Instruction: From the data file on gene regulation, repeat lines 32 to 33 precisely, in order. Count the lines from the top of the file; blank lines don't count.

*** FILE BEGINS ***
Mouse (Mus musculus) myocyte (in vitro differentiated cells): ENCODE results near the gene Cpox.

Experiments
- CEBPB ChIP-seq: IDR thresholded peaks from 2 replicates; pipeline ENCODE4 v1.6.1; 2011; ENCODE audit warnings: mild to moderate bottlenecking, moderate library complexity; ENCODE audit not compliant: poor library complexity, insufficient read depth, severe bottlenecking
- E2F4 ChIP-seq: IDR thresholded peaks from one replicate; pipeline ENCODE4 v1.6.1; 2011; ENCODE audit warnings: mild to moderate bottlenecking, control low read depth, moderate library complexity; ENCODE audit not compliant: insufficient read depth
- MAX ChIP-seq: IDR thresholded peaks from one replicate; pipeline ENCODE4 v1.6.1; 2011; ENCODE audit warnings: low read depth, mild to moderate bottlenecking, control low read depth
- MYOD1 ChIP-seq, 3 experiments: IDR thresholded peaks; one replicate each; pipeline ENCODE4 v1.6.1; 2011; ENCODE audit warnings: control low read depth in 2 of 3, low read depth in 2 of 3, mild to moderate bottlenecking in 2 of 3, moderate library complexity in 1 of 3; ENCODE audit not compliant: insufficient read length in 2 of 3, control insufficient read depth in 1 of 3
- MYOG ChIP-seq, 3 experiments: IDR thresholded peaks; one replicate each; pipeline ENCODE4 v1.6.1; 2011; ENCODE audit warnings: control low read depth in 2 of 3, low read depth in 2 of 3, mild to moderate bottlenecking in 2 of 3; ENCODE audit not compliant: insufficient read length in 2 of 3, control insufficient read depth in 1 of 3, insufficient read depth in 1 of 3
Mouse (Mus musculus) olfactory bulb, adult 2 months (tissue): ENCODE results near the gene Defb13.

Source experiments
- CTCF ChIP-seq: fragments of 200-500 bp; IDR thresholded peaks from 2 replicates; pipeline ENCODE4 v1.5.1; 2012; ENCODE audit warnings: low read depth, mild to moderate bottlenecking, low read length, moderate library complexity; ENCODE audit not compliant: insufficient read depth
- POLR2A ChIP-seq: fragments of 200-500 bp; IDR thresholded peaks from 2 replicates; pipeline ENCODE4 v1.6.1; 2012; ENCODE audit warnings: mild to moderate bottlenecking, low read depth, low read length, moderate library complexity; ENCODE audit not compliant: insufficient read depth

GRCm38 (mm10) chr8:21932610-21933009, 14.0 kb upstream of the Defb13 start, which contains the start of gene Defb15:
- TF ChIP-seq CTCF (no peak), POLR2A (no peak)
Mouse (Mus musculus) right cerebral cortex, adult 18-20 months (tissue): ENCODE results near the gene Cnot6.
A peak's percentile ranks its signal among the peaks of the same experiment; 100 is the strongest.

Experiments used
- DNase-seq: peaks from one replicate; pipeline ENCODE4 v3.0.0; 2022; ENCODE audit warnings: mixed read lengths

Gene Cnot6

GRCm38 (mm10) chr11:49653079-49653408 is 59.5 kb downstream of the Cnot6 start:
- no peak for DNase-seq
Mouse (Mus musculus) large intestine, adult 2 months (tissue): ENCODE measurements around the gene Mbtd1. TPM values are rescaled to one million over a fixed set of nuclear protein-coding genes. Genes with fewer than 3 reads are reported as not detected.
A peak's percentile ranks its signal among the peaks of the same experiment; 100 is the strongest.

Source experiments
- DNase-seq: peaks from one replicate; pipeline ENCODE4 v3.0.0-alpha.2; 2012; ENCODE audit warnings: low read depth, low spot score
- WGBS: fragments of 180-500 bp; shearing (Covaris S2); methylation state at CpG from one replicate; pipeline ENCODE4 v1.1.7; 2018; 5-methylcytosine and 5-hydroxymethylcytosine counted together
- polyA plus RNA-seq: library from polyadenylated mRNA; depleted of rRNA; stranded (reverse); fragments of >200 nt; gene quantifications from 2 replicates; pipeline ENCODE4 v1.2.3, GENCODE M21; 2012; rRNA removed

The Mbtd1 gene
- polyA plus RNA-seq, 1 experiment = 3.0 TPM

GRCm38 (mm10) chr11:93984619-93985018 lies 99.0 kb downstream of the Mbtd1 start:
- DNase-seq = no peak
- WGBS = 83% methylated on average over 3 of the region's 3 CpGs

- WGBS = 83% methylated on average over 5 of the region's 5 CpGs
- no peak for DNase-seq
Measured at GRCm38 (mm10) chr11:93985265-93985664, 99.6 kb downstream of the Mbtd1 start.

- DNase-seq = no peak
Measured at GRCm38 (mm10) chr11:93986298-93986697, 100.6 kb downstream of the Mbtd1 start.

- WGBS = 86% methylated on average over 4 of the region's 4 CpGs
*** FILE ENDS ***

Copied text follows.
- WGBS = 83% methylated on average over 5 of the region's 5 CpGs
- no peak for DNase-seq